Every now and then I like to read the spam. It is sometimes worth a laugh.

How can you resist an offer like this?

Genuie and from the Original manufacturer are selling by Trusted vendor.

Don’t miss this chance to buy Hight-Quality production!

Our online shop: http://forumdanceclub.info

Only today and only for you all prices eased for 60%!

P.S.: Forward this email to 10 your friends and you’ll get a good bid from us.

Got it? Are you clear what is being sold? Don’t those spelling and grammar mistakes give you confidence? Doesn’t it just make you want to go out a buy, buy, buy?

I wonder if I can get a good bid from them by posting this here? Perhaps that means I can get my prices eased

In case you are interested, the link leads to quite a professional looking Italian hosted website selling Viagra and Cialis. Obvious wasn’t it?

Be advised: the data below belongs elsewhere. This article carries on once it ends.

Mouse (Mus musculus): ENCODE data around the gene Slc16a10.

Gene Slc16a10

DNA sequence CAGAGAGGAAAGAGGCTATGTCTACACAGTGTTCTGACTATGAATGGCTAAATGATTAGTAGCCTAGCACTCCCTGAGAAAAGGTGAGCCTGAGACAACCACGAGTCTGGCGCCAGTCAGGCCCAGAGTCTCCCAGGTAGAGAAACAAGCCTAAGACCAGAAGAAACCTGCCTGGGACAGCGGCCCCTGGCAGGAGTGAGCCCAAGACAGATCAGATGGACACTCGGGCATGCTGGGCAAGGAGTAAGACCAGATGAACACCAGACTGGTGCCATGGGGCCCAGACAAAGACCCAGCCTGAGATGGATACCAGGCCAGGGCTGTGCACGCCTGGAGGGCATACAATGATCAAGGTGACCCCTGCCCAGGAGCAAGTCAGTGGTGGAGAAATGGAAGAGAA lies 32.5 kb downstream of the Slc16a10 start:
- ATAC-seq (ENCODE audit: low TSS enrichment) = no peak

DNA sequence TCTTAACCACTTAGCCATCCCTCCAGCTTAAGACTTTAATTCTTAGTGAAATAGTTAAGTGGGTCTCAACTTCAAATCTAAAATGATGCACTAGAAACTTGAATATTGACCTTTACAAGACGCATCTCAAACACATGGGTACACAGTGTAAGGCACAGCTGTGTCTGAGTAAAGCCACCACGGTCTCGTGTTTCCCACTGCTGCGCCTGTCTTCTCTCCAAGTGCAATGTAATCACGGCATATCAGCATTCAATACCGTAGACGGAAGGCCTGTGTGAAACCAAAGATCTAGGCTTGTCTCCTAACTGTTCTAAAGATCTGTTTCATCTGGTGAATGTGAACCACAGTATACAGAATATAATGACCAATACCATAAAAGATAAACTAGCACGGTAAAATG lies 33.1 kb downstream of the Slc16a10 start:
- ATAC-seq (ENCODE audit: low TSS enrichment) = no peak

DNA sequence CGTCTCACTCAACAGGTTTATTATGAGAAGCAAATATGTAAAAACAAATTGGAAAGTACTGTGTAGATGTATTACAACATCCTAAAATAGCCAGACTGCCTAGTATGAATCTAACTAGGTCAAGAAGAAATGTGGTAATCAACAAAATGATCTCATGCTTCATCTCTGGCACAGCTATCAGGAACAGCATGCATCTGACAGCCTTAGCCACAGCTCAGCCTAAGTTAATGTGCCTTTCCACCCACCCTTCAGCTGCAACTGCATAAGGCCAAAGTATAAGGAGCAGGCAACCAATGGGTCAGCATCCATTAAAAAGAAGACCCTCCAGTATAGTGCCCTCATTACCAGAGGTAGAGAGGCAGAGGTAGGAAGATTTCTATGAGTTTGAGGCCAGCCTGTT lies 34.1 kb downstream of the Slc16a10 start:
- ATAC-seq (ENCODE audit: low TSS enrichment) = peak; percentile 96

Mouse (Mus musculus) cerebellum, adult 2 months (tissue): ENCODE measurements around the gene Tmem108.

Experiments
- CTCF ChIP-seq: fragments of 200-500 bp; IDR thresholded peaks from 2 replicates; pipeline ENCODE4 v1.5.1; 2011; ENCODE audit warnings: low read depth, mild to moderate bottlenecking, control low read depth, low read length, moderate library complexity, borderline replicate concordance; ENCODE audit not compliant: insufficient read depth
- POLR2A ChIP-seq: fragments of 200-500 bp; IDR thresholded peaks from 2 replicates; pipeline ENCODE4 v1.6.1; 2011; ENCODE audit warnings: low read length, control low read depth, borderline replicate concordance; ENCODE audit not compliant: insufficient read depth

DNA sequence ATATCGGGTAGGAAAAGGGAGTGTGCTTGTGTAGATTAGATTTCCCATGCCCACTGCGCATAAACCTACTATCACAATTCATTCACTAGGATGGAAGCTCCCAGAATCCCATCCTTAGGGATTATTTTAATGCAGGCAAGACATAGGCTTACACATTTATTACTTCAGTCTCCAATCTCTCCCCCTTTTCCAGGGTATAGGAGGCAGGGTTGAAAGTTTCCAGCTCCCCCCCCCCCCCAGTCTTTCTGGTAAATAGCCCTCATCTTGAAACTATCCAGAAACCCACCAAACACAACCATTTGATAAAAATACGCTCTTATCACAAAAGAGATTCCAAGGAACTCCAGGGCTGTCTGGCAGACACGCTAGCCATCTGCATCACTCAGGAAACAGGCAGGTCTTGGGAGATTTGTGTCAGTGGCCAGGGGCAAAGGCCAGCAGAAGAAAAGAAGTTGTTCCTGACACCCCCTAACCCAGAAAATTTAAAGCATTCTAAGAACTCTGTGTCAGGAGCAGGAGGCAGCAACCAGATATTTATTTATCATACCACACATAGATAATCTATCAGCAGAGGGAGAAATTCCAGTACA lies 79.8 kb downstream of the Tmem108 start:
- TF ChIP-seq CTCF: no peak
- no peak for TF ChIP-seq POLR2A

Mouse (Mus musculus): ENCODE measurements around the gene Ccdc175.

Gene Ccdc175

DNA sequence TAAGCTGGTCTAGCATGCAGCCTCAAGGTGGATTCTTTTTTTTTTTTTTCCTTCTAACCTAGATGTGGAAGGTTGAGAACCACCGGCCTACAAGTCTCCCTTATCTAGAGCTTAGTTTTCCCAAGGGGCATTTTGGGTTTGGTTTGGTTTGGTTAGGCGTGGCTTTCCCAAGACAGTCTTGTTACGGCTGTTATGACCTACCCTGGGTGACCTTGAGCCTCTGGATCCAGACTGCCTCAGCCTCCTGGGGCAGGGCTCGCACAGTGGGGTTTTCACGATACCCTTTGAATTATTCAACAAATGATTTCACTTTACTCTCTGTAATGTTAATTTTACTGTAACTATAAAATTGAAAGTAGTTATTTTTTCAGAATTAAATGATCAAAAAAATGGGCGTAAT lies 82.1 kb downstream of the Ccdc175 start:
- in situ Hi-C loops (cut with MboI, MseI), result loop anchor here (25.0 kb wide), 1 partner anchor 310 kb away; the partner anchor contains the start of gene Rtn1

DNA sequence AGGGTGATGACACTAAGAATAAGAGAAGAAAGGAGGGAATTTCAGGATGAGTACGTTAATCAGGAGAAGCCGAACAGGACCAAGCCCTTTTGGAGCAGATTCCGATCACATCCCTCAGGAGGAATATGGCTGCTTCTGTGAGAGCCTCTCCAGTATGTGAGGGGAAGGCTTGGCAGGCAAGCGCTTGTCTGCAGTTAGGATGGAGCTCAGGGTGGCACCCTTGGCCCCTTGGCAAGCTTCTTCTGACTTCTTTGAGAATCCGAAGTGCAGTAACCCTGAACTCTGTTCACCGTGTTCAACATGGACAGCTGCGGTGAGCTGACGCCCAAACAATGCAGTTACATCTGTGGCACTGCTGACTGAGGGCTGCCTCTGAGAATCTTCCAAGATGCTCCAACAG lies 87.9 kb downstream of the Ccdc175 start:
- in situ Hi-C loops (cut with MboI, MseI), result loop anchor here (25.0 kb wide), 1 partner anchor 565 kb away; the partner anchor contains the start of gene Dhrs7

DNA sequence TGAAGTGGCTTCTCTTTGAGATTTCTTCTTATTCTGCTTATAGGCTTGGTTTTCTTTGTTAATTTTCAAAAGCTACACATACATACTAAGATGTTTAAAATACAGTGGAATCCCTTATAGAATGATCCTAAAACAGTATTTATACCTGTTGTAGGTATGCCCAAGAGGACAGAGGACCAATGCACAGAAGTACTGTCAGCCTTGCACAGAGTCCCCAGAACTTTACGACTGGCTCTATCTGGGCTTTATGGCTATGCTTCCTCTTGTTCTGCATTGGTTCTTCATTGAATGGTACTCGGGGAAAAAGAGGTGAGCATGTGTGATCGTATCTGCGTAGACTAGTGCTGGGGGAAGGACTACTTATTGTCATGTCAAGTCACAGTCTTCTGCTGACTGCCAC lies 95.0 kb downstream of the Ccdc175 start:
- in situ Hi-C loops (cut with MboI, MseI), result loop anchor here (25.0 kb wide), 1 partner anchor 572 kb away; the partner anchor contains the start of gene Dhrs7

I am staggered to think that there is really a viable economy in this stuff. I can understand people being taken in by clever scams and I can understand people falling for the hard sell. but like my earlier post, I don’t understand this sort of stuff at all.

PS. Tonight (1st Feb) exactly the same email arrived- identical except for the URL which was changed to a Dutch address. I wait with bated breath to see which country I hear from tomorrow.


More Musea

January 24, 2007


Hand Made Jewellery - made from CarrotsHand Made Jewellery - made from Kiwi FruitHand Made Jewellery - made from OrangesHand Made Jewellery - made from Carrots

(Jewellery from dried fruit and vegetable by Helen Soler courtesy of the World Carrot Museum) 

Having just written about wonderful collectors’ sites, I came across the delightful carrot museum via one of those website that could keep me occupied for years – The Wikipedia Knowledge Dump – the repository of Wikipedia entries that are being considered for deletion from Wikipedia.